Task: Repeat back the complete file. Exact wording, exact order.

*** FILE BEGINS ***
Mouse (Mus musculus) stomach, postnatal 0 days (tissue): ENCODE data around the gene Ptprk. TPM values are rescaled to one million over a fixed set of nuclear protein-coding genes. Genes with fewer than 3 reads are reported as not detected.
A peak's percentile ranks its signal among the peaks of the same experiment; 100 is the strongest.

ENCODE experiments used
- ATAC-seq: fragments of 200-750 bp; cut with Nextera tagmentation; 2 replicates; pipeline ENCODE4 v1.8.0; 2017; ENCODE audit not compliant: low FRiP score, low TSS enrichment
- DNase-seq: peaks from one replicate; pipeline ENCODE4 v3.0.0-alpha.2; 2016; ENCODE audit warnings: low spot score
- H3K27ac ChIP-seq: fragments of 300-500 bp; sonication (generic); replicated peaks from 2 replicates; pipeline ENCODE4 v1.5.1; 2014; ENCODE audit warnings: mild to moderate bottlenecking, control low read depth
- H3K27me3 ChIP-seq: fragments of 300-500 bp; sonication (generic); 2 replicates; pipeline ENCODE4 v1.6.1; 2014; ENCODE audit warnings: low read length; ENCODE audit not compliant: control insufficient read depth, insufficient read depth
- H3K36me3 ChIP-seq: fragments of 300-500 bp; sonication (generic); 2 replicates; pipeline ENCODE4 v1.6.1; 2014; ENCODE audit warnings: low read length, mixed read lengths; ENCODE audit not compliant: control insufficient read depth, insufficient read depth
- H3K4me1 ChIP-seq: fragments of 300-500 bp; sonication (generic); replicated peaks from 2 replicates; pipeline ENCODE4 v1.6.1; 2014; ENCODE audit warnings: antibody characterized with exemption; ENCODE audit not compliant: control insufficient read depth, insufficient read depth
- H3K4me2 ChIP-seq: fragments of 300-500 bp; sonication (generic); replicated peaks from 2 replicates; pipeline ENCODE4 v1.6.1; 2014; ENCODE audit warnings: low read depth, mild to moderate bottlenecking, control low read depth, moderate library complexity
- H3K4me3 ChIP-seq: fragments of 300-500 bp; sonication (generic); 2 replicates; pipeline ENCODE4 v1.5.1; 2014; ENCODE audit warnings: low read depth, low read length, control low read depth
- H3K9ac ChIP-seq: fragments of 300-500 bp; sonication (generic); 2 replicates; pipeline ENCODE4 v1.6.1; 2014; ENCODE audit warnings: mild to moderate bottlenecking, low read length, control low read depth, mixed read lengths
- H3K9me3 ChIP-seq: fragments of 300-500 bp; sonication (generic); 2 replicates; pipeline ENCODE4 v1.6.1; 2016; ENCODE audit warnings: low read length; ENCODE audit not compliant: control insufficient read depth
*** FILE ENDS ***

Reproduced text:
Mouse (Mus musculus) stomach, postnatal 0 days (tissue): ENCODE data around the gene Ptprk. TPM values are rescaled to one million over a fixed set of nuclear protein-coding genes. Genes with fewer than 3 reads are reported as not detected.
A peak's percentile ranks its signal among the peaks of the same experiment; 100 is the strongest.

ENCODE experiments used
- ATAC-seq: fragments of 200-750 bp; cut with Nextera tagmentation; 2 replicates; pipeline ENCODE4 v1.8.0; 2017; ENCODE audit not compliant: low FRiP score, low TSS enrichment
- DNase-seq: peaks from one replicate; pipeline ENCODE4 v3.0.0-alpha.2; 2016; ENCODE audit warnings: low spot score
- H3K27ac ChIP-seq: fragments of 300-500 bp; sonication (generic); replicated peaks from 2 replicates; pipeline ENCODE4 v1.5.1; 2014; ENCODE audit warnings: mild to moderate bottlenecking, control low read depth
- H3K27me3 ChIP-seq: fragments of 300-500 bp; sonication (generic); 2 replicates; pipeline ENCODE4 v1.6.1; 2014; ENCODE audit warnings: low read length; ENCODE audit not compliant: control insufficient read depth, insufficient read depth
- H3K36me3 ChIP-seq: fragments of 300-500 bp; sonication (generic); 2 replicates; pipeline ENCODE4 v1.6.1; 2014; ENCODE audit warnings: low read length, mixed read lengths; ENCODE audit not compliant: control insufficient read depth, insufficient read depth
- H3K4me1 ChIP-seq: fragments of 300-500 bp; sonication (generic); replicated peaks from 2 replicates; pipeline ENCODE4 v1.6.1; 2014; ENCODE audit warnings: antibody characterized with exemption; ENCODE audit not compliant: control insufficient read depth, insufficient read depth
- H3K4me2 ChIP-seq: fragments of 300-500 bp; sonication (generic); replicated peaks from 2 replicates; pipeline ENCODE4 v1.6.1; 2014; ENCODE audit warnings: low read depth, mild to moderate bottlenecking, control low read depth, moderate library complexity
- H3K4me3 ChIP-seq: fragments of 300-500 bp; sonication (generic); 2 replicates; pipeline ENCODE4 v1.5.1; 2014; ENCODE audit warnings: low read depth, low read length, control low read depth
- H3K9ac ChIP-seq: fragments of 300-500 bp; sonication (generic); 2 replicates; pipeline ENCODE4 v1.6.1; 2014; ENCODE audit warnings: mild to moderate bottlenecking, low read length, control low read depth, mixed read lengths
- H3K9me3 ChIP-seq: fragments of 300-500 bp; sonication (generic); 2 replicates; pipeline ENCODE4 v1.6.1; 2016; ENCODE audit warnings: low read length; ENCODE audit not compliant: control insufficient read depth